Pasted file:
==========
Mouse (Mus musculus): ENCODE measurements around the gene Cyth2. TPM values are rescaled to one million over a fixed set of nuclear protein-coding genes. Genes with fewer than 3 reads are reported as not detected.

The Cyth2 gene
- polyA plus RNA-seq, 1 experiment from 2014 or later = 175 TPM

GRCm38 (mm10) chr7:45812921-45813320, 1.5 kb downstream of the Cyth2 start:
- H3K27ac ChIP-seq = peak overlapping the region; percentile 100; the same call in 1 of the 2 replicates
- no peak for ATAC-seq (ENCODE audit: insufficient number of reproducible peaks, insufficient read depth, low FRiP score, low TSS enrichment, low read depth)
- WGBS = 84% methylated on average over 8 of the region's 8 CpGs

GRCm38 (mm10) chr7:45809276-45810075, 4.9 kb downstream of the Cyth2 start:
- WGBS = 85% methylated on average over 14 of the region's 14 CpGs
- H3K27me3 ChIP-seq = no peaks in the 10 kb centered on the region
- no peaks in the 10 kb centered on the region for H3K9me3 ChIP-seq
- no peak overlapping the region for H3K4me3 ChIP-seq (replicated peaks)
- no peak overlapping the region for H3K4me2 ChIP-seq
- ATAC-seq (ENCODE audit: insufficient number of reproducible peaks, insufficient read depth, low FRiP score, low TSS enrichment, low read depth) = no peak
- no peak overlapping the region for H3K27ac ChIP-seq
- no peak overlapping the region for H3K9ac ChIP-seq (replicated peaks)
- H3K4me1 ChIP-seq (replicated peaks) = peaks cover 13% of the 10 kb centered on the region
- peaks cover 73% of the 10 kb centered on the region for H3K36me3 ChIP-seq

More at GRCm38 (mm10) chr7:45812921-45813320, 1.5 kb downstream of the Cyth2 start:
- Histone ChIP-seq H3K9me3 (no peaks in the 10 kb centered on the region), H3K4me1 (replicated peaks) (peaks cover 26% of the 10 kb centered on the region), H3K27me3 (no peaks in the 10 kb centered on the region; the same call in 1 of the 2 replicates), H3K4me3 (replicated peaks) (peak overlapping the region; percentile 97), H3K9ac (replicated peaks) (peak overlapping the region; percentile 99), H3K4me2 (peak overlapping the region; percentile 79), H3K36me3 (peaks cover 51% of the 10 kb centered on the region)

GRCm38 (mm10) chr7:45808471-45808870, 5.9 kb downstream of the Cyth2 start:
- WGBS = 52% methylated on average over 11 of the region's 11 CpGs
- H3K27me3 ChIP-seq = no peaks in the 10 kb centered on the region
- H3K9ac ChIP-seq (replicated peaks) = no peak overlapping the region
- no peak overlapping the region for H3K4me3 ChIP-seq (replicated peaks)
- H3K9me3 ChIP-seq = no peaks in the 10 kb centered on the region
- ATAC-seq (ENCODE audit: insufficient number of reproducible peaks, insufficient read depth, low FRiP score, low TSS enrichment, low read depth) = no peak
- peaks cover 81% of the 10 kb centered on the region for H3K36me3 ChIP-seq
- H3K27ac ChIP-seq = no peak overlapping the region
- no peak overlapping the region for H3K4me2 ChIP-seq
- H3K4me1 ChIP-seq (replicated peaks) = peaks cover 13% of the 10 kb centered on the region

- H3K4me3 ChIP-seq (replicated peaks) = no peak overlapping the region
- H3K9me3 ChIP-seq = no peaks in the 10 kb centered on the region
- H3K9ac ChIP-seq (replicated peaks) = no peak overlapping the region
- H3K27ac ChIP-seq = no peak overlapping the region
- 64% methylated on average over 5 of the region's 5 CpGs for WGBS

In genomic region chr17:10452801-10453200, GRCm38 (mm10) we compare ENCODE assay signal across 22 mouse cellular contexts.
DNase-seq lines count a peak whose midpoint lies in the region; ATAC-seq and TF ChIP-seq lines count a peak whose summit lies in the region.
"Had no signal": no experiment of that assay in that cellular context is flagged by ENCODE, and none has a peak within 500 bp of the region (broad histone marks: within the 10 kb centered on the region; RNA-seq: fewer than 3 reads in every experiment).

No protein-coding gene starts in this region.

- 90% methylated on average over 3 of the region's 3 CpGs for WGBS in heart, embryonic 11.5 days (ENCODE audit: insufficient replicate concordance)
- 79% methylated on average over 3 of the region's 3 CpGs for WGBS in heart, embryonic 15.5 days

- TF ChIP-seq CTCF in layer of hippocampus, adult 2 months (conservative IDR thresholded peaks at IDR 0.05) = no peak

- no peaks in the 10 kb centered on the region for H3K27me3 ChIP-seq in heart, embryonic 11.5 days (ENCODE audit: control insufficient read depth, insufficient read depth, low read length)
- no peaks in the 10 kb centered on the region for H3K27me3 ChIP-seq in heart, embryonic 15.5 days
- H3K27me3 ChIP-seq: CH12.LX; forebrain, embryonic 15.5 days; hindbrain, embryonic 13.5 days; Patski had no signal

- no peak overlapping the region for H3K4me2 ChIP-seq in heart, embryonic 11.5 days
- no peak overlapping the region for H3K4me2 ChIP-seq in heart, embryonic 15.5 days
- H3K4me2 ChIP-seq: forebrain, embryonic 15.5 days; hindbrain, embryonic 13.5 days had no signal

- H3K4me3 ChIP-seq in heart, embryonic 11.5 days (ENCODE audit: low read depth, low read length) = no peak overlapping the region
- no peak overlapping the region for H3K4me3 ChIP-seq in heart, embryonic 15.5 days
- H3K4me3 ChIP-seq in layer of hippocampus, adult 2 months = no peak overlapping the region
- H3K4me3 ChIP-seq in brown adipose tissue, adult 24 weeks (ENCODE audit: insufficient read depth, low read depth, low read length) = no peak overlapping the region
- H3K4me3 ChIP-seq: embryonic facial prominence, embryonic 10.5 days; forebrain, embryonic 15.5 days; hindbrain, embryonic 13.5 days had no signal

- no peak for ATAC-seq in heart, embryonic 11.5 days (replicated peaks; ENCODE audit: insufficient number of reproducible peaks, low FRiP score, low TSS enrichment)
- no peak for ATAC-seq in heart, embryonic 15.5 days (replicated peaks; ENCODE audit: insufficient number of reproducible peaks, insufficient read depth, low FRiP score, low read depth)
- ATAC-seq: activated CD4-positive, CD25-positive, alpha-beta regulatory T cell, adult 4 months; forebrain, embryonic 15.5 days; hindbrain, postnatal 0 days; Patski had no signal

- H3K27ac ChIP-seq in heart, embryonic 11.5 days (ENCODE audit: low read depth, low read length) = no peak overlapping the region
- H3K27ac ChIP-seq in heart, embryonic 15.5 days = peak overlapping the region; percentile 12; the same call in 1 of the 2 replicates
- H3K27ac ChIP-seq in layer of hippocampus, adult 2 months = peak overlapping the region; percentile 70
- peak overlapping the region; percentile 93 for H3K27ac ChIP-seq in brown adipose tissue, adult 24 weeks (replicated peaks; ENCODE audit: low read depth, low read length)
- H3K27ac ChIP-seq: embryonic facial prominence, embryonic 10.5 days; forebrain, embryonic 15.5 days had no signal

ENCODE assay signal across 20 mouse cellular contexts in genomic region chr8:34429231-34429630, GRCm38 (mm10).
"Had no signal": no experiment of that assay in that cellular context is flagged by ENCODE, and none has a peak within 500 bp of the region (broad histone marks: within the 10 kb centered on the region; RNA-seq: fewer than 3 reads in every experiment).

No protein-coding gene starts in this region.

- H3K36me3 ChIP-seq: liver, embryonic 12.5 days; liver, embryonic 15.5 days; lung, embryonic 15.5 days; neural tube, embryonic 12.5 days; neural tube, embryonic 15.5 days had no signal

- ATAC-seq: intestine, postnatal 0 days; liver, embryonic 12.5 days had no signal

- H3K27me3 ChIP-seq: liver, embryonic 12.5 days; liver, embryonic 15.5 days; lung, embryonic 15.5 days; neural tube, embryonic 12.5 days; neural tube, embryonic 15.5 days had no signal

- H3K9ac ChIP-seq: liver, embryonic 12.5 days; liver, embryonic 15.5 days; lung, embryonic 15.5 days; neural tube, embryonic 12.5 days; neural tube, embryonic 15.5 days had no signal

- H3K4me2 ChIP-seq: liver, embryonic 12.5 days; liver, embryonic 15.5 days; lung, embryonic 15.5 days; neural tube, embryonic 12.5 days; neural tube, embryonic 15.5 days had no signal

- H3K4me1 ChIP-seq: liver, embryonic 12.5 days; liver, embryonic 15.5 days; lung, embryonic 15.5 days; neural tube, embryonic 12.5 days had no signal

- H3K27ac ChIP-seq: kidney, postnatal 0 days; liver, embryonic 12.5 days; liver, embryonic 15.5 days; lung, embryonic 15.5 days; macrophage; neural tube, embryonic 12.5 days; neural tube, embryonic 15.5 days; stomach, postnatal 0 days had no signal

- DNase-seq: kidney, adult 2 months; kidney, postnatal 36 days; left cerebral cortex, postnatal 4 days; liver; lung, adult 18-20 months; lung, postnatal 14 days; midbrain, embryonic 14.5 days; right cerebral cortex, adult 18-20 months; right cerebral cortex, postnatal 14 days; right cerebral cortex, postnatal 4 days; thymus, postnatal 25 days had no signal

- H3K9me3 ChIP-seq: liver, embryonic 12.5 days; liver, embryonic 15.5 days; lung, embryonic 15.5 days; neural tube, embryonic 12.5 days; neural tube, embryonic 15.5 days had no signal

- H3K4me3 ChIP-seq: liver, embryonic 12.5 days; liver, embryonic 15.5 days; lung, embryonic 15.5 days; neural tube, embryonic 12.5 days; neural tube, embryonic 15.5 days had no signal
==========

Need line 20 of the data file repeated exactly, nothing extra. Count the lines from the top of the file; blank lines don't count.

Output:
- Histone ChIP-seq H3K9me3 (no peaks in the 10 kb centered on the region), H3K4me1 (replicated peaks) (peaks cover 26% of the 10 kb centered on the region), H3K27me3 (no peaks in the 10 kb centered on the region; the same call in 1 of the 2 replicates), H3K4me3 (replicated peaks) (peak overlapping the region; percentile 97), H3K9ac (replicated peaks) (peak overlapping the region; percentile 99), H3K4me2 (peak overlapping the region; percentile 79), H3K36me3 (peaks cover 51% of the 10 kb centered on the region)